Hair at The Orchard Theatre
The 50th anniversary production of Hair has finally reached somewhere local to me and I was so excited to get to see it. Starting its life in Manchester this production of Hair made its way to the Vaults in London and finally on a tour around the country. I got to see it at the Orchard Theatre in Dartford.
Hair was written and is set during the 1960’s and focuses on the ‘hippie’ movement. The tribe is made up of individuals all with a unique story, in particular Claude who has been handed his draft card and struggling with the idea of fighting in the Vietnam War. All of them do have in common their desire to celebrate freedom, love and equalioty.
The show embraces everything hippie and the set is bright and colourful, the cast start the show by lighting up on stage and end act 1 with full nudity. None of this however appears to be done for effect and the whole show fits this hippie, flower power vibe perfectly.
Much of the staging was very clever. The set was used well as they leapt from tree stumps to the ‘grass’ covered stage. I also particularly enjoyed the use and the simplicity of a large coloured sheet during ‘Walking In Space.’ The cast worked well as a ‘tribe’ and the balance was perfectly struck between focuses on the tribes solo moments and moments where they all come together.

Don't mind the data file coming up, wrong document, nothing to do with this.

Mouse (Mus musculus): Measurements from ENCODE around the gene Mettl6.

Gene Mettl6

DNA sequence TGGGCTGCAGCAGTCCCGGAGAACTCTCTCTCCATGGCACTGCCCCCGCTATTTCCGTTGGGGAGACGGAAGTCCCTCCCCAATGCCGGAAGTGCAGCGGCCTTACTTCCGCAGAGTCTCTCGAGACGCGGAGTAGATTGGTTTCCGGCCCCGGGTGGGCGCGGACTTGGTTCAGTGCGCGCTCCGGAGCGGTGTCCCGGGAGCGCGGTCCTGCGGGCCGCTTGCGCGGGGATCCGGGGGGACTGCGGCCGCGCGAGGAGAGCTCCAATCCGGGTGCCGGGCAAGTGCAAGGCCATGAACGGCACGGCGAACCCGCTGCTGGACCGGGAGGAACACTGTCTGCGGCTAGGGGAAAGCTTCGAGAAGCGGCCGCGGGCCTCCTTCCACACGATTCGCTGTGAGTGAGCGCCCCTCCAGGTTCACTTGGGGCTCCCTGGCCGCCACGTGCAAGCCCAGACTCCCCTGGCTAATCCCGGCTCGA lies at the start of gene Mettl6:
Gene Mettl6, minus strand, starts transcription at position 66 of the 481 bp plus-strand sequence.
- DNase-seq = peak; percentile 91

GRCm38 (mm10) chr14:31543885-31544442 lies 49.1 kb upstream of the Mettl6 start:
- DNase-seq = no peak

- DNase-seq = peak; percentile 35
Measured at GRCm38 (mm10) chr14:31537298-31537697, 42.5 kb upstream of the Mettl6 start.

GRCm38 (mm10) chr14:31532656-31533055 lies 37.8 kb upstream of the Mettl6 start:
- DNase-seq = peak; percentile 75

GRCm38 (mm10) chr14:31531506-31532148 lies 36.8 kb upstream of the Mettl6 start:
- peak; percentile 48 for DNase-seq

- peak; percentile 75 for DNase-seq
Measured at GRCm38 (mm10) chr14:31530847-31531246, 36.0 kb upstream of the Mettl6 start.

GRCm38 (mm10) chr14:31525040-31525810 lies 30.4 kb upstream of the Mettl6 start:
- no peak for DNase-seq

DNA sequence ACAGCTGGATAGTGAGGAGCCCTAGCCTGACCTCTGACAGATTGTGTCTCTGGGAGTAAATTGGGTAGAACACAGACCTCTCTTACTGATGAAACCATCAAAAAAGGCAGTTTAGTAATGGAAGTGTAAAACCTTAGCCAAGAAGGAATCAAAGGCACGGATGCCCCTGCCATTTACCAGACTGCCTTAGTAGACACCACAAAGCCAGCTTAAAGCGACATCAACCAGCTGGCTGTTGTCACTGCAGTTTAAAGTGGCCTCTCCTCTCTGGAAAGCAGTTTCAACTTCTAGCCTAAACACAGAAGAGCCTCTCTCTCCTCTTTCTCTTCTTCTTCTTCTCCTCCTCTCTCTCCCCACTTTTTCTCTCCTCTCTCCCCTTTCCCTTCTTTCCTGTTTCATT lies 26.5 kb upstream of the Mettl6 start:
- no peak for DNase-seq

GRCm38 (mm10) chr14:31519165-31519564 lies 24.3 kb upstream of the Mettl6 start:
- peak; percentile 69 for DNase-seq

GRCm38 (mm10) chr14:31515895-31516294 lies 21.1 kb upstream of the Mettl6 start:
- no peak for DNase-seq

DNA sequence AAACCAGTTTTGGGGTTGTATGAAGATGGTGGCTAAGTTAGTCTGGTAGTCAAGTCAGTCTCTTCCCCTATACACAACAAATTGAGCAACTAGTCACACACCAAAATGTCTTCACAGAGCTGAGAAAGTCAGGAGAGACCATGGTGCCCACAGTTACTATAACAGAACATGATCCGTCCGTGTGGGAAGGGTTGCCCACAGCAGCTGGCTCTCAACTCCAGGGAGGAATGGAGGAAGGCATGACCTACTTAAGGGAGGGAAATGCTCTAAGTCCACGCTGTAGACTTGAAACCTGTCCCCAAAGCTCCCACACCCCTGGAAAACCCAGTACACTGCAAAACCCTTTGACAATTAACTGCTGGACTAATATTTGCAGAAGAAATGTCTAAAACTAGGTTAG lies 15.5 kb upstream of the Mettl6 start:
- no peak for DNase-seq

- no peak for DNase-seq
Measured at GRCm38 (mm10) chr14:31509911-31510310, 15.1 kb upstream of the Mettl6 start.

Across the board the cast are incredibly strong and as a ‘tribe’ it seems unfair to single people out…but I will. Paul Wilkins as Claude captures the balance of the vulnerability of a boy off to war combined with the self-assurance of his belief in equality and free love. Jake Quickenden as Berger makes an immediate impression when he wonders around the audience in a thong. His presence on stage is remarkable however and he oozes charm and arrogance, perfect for this role. Daisy Wood-Davis takes on the part of Sheila and her voice makes her solo moments a particular highlight of the show and ‘Easy To Be Hard’ a moving moment.
The show itself often makes little sense but that can be seen as part of the appeal. You often feel as if you are on a trip with the tribe due to this. The choreography by William Whelton reflects this. At times it is considered and slow and then by contrast other moments are anarchic which really draws out the feeling behind that particular moment.
There is a song list of 47 songs and inevitably some are more successful than others. Helped by the infamy of the song itself ‘Aquarius’ is a strong opening number which sets the scene perfectly and ‘I Got Life’ is a joyful expolision of energy.
For a night of psychedelic, peace and free love Hair is a great trip to the theatre….in more ways than one!
To find out more about Hair and get tickets visit their website.